The parched deserts of the South Australian outback were once a rainforest filled with a rich variety of birds and animals. Now, thanks to a new fossil discovery, we know the apex predator of this lush ecosystem was a newly discovered eagle that lived 25 million years ago.
We discovered the fossil remains of this species, named Archaehierax sylvestris, in prehistoric sediments at Lake Pinpa, 400 kilometres north of Adelaide.
The fossil, unearthed in March 2016, is described in a newly published paper in the journal Historical Biology.
It is one of the most complete raptor fossils from this time period found anywhere in the world. It comprises 63 bones, which is truly exceptional; most fossil birds are named on the basis of just a single bone.
We have named it Archaehierax sylvestris, meaning “ancient hawk belonging to the forest”. It was slightly smaller than a wedge-tailed eagle, with talons spanning 15 centimetres that allowed it to grab prey the size of a koala or possum. And it had short, robust wings adapted to fly within the cluttered confines of a forest, rather than to soar through the skies.
With its relatively short wings and long legs, this eagle was likely an ambush hunter, waiting for unwary prey to approach, rather than a soaring forager. In the forest, it probably preyed on medium-sized marsupials. But from a high perch, it would also have made forays over the lake where it could catch ducks and flamingos.
Fossil treasure trove
Since the 1970s, the barren, salt-crusted sediments in South Australia’s arid north have yielded a range of bone fragments, teeth, and other fossils of the animals that lived there — many of which would have been prey for Archaehierax.
These fossils include a host of mammals, ranging from wombat ancestors the size of a small cow, through a range of tree-dwelling herbivores such as possums and koalas, to small terrestrial carnivores no bigger than a mouse.
These animals lived around a large lake where crocodiles and turtles abounded, and freshwater dolphins played.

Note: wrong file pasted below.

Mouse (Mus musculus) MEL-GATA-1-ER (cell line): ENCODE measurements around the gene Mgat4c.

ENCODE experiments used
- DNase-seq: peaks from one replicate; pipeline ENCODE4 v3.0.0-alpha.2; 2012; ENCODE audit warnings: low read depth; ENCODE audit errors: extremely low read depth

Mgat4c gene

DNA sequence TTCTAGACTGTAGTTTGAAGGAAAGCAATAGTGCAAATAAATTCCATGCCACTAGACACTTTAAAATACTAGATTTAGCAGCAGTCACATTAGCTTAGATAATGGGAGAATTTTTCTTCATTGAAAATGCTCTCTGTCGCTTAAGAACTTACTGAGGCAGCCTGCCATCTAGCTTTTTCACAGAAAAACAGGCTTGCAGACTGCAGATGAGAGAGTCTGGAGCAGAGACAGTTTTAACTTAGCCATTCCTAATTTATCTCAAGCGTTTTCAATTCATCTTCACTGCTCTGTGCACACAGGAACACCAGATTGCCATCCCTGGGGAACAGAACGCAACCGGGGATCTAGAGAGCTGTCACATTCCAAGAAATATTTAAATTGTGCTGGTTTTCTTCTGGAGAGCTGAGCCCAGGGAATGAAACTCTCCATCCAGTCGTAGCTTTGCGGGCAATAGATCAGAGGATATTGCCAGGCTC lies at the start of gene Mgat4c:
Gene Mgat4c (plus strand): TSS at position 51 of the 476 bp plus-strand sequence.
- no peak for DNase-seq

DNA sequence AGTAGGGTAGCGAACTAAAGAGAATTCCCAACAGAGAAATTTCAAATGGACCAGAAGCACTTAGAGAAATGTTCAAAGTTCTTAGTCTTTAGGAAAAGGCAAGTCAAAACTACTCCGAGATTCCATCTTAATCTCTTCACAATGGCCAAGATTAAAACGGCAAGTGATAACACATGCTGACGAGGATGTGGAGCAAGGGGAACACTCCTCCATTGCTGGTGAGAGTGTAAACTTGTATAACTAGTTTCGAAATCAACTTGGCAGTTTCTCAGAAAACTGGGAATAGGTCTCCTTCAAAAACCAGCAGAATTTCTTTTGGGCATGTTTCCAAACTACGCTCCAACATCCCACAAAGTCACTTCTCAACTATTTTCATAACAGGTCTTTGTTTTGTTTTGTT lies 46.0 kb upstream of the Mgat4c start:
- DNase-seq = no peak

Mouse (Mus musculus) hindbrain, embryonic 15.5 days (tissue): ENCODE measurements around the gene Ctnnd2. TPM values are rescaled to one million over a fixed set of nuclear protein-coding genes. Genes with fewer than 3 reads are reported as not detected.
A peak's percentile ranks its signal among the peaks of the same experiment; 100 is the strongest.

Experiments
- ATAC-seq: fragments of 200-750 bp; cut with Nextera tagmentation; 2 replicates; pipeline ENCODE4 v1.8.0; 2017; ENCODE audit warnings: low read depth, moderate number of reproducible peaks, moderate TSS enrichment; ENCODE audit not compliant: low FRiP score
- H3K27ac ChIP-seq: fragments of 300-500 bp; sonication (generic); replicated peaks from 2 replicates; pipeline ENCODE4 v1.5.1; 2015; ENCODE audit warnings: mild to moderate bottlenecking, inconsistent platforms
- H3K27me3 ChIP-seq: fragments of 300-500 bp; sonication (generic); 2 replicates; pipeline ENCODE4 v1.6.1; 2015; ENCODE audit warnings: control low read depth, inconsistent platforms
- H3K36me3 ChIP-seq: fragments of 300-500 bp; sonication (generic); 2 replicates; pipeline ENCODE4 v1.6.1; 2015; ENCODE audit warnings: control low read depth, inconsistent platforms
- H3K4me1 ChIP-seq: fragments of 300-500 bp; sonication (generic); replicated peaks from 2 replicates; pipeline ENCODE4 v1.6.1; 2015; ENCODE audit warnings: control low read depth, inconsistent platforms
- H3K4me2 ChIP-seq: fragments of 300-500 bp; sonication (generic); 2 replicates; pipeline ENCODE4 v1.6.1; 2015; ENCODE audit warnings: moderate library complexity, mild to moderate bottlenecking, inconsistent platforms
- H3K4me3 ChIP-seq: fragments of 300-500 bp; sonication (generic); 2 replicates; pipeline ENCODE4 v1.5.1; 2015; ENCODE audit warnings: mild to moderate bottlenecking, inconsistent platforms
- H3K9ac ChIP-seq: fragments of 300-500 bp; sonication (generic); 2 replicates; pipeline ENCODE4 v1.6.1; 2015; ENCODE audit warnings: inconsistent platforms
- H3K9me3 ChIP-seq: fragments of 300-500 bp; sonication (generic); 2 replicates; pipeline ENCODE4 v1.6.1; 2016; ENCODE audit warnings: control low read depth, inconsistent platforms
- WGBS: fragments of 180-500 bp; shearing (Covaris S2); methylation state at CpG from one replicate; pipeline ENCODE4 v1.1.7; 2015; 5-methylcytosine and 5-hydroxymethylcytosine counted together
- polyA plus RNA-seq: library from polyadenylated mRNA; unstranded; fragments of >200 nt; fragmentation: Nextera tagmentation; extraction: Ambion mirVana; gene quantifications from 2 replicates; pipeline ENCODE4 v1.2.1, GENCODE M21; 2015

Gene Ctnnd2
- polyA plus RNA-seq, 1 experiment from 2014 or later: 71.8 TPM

Waterbirds were abundant, including cormorants, several types of flamingo, four species of duck, and Presbyornis, a bizarre long-legged fowl that went extinct elsewhere in the world 20 million years earlier. Many smaller forest birds such as songbirds, parrots and rails are also known, but most are not yet described.
Global eagle family
Archaehierax was clearly a member of the raptor family, which includes most hawks and eagles. But its bones differed in many ways from all other raptors, including similar-aged ones from elsewhere in the world.
Archaehierax sylvestris was not the only raptor we found at Lake Pinpa. Isolated bones show a smaller eagle also lived in these forests, but the fossils are too fragmentary to give this species a name.
There is another fossil raptor known from deposits at Riversleigh World Heritage Area in northwest Queensland. Pengana robertbolesi is a few million years younger than Archaehierax, and not closely related to the Pinpa bird. It was adapted to capture prey in holes in trees.
Our analysis suggests Archaehierax was probably not closely related to any living raptor. Rather, it represented an ancient lineage that split off near the base of the raptor family tree. This is consistent with previous genetic analysis suggesting most living groups of hawks and eagles evolved only in the past 20 million years — roughly 5 million years after Archaehierax lived and died.
Previously, raptor fossils as ancient as 25 million years old were only known from Europe and North America. Archaehierax sylvestris and its smaller contemporary show that Australia was an important geographic location in the early global evolution of raptors.
Australia is already widely understood to be a cradle of evolution of songbirds, and our island continent doubtless played a similar role in the evolution of other types of birds too.
These raptors and the earliest songbirds lived in temperate rainforests. Back then, the area around what is now Lake Pinpa was located more than 1,100km south of where Adelaide is today, at a latitude equivalent to present-day Fiordland at the southwestern tip of New Zealand.
In the 25 million years since, continental drift has carried Australia and the fossils north at 6 centimetres per year (the speed at which your fingernails grow), travelling more than 1,500km.
The rainforest where these birds lived is now the arid outback. And there are almost certainly many fossils awaiting discovery there that will tell us more about how Australia’s unique birds evolved.